Channel D’s Hi-Rez Music Servers

Channel D's Stereophile-recommended Pure Vinyl ($229) is a Macintosh-based music server program that is equipped for both archiving and playback of vinyl recordings at 192kHz/24 bits). One very cool feature allows you to "drag the needle" across the archived record to whatever groove you choose, in much the same way that you can skip ahead on a digital music file by dragging the cursor. What's extra fun is that your computer screen shows a simulated LP and arm, allowing you to drag the needle back and forth without scratching a thing.

In 2007, the company followed with Channel D Pure Music, a Mac-based music server can handle sample rates up to 192kHz, 32-bit playback, auto sample rate switching, and optional 64-bit real-time upsampling. ($79 Axpona show special, $99 regular price, with a free 15-day demo available to anyone). A key difference between Pure Music and Amarra, another superior-to-iTunes, Macintosh-based music server that has been bringing me joy for many months, is that while Pure Music utilizes the archiving and storage features of iTunes, it uses its own proprietary volume control and entirely bypasses the volume control in iTunes. Channel D's Robert Robinson claims that this results in superior-sounding playback.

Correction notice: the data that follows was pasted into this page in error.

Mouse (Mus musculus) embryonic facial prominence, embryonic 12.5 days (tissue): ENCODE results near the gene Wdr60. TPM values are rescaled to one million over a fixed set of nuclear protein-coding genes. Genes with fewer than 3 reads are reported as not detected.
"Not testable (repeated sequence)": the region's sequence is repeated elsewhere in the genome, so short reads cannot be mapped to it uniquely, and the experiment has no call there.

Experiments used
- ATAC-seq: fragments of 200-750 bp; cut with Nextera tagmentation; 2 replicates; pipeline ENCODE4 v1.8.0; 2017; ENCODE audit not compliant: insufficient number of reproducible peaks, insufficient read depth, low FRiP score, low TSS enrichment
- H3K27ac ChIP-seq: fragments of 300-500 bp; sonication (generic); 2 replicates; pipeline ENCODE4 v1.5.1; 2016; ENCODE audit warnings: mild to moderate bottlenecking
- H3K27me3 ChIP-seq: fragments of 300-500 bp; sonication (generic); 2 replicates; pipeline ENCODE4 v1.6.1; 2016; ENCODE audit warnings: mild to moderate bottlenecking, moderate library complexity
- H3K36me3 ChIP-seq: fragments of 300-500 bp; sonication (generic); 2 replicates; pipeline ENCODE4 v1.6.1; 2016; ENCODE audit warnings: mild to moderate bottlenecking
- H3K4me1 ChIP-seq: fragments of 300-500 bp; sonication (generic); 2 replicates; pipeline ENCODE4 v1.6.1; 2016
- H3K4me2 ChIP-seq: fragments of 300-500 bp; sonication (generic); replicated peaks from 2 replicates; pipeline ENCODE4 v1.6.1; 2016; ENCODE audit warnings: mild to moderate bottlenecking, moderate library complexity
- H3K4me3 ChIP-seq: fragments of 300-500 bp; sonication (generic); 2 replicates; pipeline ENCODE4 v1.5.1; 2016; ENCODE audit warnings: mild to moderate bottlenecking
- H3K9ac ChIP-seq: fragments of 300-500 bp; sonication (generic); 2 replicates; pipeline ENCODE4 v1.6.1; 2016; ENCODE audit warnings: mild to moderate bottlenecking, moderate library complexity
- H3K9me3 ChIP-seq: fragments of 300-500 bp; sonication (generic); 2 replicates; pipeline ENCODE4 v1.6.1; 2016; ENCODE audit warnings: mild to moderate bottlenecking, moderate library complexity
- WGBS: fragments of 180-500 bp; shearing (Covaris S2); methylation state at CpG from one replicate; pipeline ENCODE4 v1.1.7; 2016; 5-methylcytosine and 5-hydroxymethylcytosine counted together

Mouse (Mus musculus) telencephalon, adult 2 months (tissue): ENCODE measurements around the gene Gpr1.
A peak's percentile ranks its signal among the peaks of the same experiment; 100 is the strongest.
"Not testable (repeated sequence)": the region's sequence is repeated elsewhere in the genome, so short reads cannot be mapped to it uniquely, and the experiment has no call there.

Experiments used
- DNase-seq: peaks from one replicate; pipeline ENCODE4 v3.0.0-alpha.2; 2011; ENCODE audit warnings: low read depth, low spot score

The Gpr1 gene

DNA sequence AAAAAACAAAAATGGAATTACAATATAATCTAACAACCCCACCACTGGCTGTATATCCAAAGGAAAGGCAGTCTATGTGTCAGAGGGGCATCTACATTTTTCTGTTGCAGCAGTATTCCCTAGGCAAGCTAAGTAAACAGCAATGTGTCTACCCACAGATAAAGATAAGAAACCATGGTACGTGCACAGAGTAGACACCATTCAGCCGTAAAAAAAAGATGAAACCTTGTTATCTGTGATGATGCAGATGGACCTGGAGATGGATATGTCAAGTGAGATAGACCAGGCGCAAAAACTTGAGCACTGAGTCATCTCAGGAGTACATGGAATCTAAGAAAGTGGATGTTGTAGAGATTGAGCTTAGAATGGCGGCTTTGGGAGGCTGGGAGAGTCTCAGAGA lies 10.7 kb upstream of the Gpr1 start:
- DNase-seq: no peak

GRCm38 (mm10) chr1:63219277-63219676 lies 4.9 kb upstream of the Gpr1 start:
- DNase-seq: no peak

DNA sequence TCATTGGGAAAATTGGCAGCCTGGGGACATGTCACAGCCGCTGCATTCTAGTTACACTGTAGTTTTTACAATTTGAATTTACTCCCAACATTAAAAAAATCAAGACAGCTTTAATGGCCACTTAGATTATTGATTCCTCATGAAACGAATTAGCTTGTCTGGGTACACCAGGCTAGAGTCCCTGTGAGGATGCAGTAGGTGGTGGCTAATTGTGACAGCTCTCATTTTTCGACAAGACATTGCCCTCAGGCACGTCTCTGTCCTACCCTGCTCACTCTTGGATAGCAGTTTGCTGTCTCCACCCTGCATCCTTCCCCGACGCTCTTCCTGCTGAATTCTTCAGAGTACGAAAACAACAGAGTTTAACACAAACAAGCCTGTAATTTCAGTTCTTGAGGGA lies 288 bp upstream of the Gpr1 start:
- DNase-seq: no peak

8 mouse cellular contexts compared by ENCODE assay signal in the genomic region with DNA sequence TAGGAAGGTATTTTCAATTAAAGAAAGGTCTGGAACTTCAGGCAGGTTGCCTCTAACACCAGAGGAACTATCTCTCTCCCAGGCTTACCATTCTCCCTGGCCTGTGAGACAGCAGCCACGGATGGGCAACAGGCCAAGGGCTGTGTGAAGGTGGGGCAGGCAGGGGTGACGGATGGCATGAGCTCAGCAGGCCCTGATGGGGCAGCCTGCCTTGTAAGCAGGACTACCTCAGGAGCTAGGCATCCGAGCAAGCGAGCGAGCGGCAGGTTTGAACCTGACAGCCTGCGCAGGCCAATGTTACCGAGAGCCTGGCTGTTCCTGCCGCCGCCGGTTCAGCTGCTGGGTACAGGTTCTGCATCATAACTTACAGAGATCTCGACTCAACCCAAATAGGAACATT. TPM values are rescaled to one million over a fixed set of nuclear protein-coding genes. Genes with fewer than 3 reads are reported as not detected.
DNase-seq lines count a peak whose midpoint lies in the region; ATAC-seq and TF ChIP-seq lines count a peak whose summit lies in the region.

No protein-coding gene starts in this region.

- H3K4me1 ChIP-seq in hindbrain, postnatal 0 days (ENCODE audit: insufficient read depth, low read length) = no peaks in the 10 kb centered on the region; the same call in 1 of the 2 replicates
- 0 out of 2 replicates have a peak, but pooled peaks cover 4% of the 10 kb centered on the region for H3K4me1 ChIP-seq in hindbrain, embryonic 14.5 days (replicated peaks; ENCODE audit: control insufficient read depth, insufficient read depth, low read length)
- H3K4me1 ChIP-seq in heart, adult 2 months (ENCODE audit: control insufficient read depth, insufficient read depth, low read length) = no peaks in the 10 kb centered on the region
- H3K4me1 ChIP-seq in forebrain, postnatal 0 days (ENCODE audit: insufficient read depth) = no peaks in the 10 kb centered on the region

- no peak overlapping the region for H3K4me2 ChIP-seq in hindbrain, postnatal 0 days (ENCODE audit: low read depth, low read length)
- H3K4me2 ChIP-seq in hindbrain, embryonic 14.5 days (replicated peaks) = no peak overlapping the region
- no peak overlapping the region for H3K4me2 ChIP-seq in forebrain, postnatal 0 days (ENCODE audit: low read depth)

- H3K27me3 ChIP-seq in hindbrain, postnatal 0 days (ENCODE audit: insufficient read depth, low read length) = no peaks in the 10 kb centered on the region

Channel D's latest product is the Seta phono preamp ($3795), which is unique in that it is a "flat" amplifier, the RIAA equalization being performed in the digital domain by Pure Vinyl (though a conventional RIAA-equalized output is also available). In a cute little system that utilized diminutive Polk Audio loudspeakers, the set-up was delivering impressive sound.

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Comments
OMas's picture

Hey Jason,You said:"A key difference between Pure Music and Amarra…is that while Pure Music utilizes the archiving and storage features of iTunes, it uses its own proprietary volume control and entirely bypasses the volume control in iTunes."FYI, Amarra bypasses not only iTunes but Core Audio as well.Regards,OMas

Jason Victor Serinus's picture

Thank you, o knowledgeable OMas. I do my best to report what I am told. Perhaps, if you are correct and I misinterpreted what Robert Robinson told me, he will be good enough to clarify.

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